Michael Rakowitz United States, b. 1973


Michael Rakowitz bridges socially, historically, and politically forced gaps between humans and objects and makes the less visible and disappeared palpable through sculpture, video, installation, and performance. Based on deep research that spans the Mesopotamian and the current, his own biographical heritage as an Iraqi American with Jewish faith is a significant point of departure in many of his works, which simultaneously allow other personal and historical narratives to intertwine and expand.


Michael Rakowitz (b.1973, New York) has recently participated in Sharjah Biennial 15 (2023) and a solo exhibition at Frac Lorraine, Metz, France (2022). From 2019 to 2020, Rakowitz’s major retrospective toured from Castello di Rivoli in Turin, the Whitechapel Gallery in London, and Jameel Arts Center in Dubai. In 2018 he won the Fourth Plinth Commission, in which he built The invisible enemy should not exist (Lamassu of Nineveh) out of 10,500 Iraqi date syrup cans in London’s Trafalgar Square. His works were also exhibited in dOCUMENTA (13), MoMA P.S.1, MassMOCA, Palais de Tokyo, the 16th Biennale of Sydney, the 10th and 14th Istanbul Biennials, Tirana Biennale, National Design Triennial at the Cooper-Hewitt, Transmediale 05, Creative Time, Tate Modern in London, The Wellin Museum of Art, MCA Chicago, Malmö Konsthall, and many more.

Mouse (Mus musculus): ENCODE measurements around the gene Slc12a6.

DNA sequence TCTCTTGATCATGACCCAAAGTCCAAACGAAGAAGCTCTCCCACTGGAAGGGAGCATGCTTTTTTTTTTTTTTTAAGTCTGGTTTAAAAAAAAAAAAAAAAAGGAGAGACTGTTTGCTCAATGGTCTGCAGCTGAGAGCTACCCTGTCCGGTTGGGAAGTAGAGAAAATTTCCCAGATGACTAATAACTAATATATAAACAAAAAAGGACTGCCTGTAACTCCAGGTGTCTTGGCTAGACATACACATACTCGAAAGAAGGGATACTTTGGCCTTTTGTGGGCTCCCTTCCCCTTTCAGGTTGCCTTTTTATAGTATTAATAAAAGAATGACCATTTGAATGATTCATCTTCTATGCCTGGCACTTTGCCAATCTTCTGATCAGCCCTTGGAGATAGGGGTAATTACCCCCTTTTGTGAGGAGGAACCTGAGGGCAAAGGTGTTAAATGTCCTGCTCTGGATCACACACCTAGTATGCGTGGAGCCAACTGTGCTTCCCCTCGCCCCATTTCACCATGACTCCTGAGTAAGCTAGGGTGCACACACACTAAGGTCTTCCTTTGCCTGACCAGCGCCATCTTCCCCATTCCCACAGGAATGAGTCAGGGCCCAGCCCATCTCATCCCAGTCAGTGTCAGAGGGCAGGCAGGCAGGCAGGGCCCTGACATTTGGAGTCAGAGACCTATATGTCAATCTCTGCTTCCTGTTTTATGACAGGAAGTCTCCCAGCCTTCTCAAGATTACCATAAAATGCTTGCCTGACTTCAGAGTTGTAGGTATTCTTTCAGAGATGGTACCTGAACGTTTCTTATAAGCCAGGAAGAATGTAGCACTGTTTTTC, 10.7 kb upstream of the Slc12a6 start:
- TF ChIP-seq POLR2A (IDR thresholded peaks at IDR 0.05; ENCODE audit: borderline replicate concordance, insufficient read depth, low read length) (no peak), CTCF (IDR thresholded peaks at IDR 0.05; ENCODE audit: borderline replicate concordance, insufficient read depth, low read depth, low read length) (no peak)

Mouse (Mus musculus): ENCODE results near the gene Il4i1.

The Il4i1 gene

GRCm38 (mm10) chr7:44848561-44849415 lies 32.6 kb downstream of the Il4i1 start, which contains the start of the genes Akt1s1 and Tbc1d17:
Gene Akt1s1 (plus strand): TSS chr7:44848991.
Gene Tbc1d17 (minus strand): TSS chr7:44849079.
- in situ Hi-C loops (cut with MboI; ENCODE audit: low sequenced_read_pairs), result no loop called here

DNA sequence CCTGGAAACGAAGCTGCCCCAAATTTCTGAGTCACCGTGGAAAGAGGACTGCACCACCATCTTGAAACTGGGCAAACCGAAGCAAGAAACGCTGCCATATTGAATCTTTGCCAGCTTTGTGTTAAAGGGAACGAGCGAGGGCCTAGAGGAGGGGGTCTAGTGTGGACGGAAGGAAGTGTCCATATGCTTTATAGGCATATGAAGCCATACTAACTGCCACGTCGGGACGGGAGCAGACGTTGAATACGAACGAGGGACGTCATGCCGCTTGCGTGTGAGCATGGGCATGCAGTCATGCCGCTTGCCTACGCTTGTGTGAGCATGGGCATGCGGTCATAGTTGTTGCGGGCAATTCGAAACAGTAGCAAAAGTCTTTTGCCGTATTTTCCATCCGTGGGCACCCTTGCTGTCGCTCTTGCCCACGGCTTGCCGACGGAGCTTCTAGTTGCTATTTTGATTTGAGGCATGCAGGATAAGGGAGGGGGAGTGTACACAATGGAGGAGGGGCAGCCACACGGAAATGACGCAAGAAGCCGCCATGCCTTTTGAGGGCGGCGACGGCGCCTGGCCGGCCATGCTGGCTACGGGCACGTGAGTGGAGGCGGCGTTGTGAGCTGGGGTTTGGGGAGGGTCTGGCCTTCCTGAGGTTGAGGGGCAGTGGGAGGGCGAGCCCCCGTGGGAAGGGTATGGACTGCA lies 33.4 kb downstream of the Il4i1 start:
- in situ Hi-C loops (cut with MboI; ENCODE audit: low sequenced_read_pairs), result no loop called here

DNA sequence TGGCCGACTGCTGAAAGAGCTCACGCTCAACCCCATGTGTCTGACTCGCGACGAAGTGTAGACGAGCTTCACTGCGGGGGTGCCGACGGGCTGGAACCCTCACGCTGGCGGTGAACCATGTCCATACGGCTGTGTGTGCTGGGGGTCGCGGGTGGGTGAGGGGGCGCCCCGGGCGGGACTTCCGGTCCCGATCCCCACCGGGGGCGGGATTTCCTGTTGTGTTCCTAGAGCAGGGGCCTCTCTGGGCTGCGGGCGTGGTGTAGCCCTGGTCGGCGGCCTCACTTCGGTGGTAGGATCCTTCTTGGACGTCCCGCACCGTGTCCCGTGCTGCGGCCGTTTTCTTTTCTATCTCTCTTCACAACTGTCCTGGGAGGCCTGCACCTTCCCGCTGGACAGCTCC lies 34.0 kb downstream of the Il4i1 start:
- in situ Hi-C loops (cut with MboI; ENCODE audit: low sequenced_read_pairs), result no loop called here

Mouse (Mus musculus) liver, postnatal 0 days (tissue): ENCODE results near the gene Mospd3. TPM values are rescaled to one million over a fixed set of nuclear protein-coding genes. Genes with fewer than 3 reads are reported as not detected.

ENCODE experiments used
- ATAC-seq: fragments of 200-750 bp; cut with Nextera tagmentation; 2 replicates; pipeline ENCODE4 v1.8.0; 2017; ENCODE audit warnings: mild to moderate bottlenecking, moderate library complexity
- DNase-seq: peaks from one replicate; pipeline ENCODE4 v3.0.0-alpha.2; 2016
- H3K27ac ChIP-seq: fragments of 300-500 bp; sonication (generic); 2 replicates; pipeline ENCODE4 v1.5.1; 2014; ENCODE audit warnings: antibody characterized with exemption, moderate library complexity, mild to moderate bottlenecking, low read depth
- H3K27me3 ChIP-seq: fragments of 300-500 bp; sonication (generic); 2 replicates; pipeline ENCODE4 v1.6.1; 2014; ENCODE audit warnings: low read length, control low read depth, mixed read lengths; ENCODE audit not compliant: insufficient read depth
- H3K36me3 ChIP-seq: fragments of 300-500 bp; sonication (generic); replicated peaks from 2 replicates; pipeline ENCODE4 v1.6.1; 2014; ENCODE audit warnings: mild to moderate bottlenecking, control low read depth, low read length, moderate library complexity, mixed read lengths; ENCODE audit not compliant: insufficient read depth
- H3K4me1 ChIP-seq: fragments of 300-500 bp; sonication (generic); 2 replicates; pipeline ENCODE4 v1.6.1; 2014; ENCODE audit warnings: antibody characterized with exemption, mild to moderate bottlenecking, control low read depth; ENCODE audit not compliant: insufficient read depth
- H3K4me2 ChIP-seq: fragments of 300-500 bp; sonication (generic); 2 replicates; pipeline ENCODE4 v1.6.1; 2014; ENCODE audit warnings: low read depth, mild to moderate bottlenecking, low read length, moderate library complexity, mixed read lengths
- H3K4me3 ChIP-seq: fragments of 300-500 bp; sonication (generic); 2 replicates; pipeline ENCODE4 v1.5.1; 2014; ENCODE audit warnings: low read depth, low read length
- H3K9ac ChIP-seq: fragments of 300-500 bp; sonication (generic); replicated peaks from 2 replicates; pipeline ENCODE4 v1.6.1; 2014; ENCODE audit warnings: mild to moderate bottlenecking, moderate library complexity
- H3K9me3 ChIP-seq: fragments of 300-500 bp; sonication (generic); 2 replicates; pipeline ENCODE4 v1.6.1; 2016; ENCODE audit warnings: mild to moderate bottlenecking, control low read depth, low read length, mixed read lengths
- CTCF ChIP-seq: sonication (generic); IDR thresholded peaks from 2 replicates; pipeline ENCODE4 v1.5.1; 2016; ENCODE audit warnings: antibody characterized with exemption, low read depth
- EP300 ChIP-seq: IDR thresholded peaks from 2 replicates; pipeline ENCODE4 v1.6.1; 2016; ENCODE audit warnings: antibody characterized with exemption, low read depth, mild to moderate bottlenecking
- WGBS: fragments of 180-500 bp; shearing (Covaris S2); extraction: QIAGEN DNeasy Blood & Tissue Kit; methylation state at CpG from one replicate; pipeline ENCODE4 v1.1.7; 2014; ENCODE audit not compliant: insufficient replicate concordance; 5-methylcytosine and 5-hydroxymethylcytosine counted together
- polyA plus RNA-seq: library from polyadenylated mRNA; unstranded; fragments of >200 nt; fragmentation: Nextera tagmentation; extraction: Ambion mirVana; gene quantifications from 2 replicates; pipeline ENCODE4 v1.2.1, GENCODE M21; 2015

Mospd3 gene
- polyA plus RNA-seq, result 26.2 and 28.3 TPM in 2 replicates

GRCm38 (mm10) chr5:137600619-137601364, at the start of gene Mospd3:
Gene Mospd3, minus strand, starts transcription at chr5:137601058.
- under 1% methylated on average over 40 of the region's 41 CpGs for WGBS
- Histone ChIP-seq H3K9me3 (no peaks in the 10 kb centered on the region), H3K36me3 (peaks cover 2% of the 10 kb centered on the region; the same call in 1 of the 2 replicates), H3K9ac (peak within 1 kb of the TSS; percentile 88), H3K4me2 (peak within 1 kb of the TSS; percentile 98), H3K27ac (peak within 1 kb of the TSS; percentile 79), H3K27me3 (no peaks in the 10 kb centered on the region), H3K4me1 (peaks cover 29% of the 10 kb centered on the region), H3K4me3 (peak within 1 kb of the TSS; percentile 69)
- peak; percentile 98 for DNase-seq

Michael Rakowitz is the recipient of the 2020 Nasher Prize, the 2018 Herb Alpert Award in the Arts (Visual Arts category), a 2012 Tiffany Foundation Award; a 2008 Creative Capital Grant; a Sharjah Biennial Jury Award; a 2006 New York Foundation for the Arts Fellowship Grant in Architecture and Environmental Structures; the 2003 Dena Foundation Award, and the 2002 Design 21 Grand Prix from UNESCO. Rakowitz currently lives and works in Chicago, and is a Professor and Director of Graduate Studies at Art Theory and Pratice department, Northwestern University.